Monday 26 September 2011

Been a long time

It's been along time since I posted anything on the blog. I was bored with our English summer (cough) so decided to head down to Tarifa in Spain to watch some migration in the sunshine.

Back to Druridge on Saturday. Janet was doing a ringing demo for an NWT group, I got the job of extracting the tit flock from the nets before going to work. I didn't even get to ring anything. Any ringer will tell you that blue tits are the most vicious of birds and will quickly find any wound on your hands to have a go at!

I also managed to call in briefly on the way home from work on Saturday afternoon. Martin Kitchen had reported black-throated divers and a minke whale in the bay earlier in the day so I thought a quick look on the sea might be useful. A few red-throats and decent scoter flock of 230+ birds kept me busy, there were also a handful of teal and wigeon in with them.

The highlight of the day came when I was walking back through the dunes and a blokes springer spaniels flushed a bird from the bushes in front of me. Merlin was my initial reaction, until I got the bins on it and saw it was a cuckoo!

phone-scoped cuckoo
It landed some way off on a bush, where it sat long enough for me to get some crappy phone-scoped shots. I was thinking it was very late for a cuckoo, thoughts of oriental cuckoo came to mind, but I couldn't turn it into anything other than a very late common cuckoo.

Sunday 11 September 2011


An early start at Druridge this morning, making the most of the calmer conditions before the gale force winds arrived.

Walking along the road, it was soon evident that there were a lot of birds on the move. Linnets were the most obvious at first, with small parties moving south, hardly any of them stopping to feed, a few goldfinches among them too. Then a group of 12 lesser redpolls moved through, stopping briefly in the bushes.A couple of grey wagtails, my first of 2011, flew south, calling as they went.

There were also lots of hirundines and pipits moving through, along the dunes and over the bushes. I climbed to the top of the highest dune to give myself a good vantage point. I sat there for two and a half hours, just watching the spectacle of visible migration.

I always struggle to count such large numbers of birds on the move, the same with sea-watching unless I keep a tally. Swallows were the most numerous and I estimated about 350-400 per hour, then probably 150/hour house martins and less again of sand martin. I reckoned on about 100-150/hour for meadow pipits.

Throughout the morning small parties of linnet flew south and few goldfinches (but these could have been local birds?). I also had three more grey wagtails, a collared dove, three skylarks and a merlin.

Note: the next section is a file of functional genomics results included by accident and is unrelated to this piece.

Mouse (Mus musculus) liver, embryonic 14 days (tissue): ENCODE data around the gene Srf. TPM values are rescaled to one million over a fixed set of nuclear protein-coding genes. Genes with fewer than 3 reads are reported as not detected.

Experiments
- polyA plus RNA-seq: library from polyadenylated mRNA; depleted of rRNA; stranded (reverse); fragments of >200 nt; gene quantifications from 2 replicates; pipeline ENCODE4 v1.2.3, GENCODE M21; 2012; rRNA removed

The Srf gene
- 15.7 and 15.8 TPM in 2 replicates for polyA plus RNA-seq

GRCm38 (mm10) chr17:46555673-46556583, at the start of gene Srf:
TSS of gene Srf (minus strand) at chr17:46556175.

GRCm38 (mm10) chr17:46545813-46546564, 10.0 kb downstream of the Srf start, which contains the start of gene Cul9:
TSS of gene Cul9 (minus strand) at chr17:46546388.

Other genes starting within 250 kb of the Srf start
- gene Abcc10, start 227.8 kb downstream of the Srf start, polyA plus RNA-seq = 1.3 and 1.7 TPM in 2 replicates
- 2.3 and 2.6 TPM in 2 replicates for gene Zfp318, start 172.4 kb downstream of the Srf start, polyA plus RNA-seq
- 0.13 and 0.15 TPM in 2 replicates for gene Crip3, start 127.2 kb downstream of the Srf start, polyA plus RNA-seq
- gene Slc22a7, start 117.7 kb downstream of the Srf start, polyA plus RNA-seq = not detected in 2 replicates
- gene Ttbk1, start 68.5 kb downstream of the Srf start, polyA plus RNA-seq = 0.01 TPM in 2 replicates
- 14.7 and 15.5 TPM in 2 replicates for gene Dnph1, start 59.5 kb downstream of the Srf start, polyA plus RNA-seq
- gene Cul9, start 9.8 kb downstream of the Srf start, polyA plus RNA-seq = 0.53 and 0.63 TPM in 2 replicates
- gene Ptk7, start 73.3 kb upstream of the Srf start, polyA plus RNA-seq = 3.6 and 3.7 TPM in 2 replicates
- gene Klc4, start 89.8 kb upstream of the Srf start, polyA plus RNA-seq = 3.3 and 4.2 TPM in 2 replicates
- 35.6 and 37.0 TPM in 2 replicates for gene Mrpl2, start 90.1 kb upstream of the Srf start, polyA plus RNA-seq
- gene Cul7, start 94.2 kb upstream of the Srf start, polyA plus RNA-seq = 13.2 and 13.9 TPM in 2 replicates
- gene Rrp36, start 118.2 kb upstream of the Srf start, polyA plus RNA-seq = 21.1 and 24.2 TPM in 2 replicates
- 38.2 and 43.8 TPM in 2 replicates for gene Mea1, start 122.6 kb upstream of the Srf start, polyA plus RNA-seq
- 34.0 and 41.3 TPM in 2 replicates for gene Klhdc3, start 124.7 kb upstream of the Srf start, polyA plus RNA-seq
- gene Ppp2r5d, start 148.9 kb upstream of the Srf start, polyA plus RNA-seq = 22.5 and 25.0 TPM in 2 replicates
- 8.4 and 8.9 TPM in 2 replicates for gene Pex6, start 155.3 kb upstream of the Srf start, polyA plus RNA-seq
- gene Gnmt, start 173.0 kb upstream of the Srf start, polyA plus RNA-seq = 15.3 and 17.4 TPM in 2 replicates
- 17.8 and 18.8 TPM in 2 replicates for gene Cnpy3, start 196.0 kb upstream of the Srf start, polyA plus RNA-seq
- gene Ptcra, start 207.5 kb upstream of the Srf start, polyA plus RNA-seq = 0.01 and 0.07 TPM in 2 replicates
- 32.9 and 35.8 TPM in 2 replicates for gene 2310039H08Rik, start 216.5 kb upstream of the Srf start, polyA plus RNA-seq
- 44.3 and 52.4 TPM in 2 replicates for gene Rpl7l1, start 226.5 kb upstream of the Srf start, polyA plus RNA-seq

There were also a LOT of racing pigeons, mainly headed south, they were just clearing the top of the dune, so close I got a couple of gliffs.

Also of note this morning was a male marsh harrier and about 360 canada geese on the stubble fields, moved on by a man with a gun, they dispersed into smaller parties.

154 grey wagtail
155 lesser redpoll

Saturday 10 September 2011

The fourth falcon

After yesterdays three falcon day, one of the first birds I saw at Druridge today was a juvenile peregrine, falcon number four of the weekend.....I'll struggle to get a fifth!

On the sea this morning were about 12 little gulls, just floating about, surely the same group that were on the beach yesterday. A brief seawatch produced little other than a stonking pale pomarine skua, picked up travelling south, before resting on the sea just off where I was stood. gannets were feeding and loafing very close to the shore, many of them were grey juvs. A great-crested grebe was on the sea.

The bushes were quiet, a few chiffs and a blackap or two. A few meadow pipits and a stonechat on the dunes.

One the big pool, a female scaup was the highlight. There were a few female tufties with a lot of white around the base of bill and a pucker scaup amongst them. Over by the haul road, male marsh harrier was hunting and getting harassed by crows.

A huge storm passed-by, to the west of Druridge, then around to the north over Coquet Island. It appeared dark on its leading edge, but the sky was white behind it, I wonder if it was hail stones? During the storm, the wind really picked up and moved from the south-east around to the south-east....very odd.

Friday 9 September 2011

Three Falcons or Thirteen Little Gulls

A three-falcon day at Druridge today vied with 13 little gulls on the beach for the highlight of the day.

The first falcon came this morning and was the scarcest, a hobby, a juvenile picked up scattering a group of hirundines, before heading strongly south. This is my fourth hobby of the year at Druridge (although two records were undoubtedly the same individual). Before this year I'd only ever seen four hobbies at Druridge in all of the years I've birded it.

I dropped into Druridge this evening, a lovely evening with great light. The hirundines again alerted me to a raptor, a small falcon among them, then dropped to fly behind the trees, a merlin, which was seen again later perched on a hawthorn in the dunes, Finally, as dusk approached, a kestrel was hovering over the paddock south of the plantation.

This morning, I had a scan through the gulls on the beach. I got onto three little gulls, an adult and 2 juvs. They were dip-feeding into the pools left behind, presumably taking small sand eels? I counted the red-throated divers (33) on the sea and a slavonian grebe, when I went back to the gulls, there were 13 little gulls all feeding in the same way.

This afternoon, I treated Janet to a romantic Lynemouth Sewage Works. Lynemouth and sewage,it doesn't get better than that!

We've now got permission to ring there, so I was doing battle with brambles - they won! We caught five birds whilst we sorted the nets out. The site looks excellent, all we need now is some easterly winds.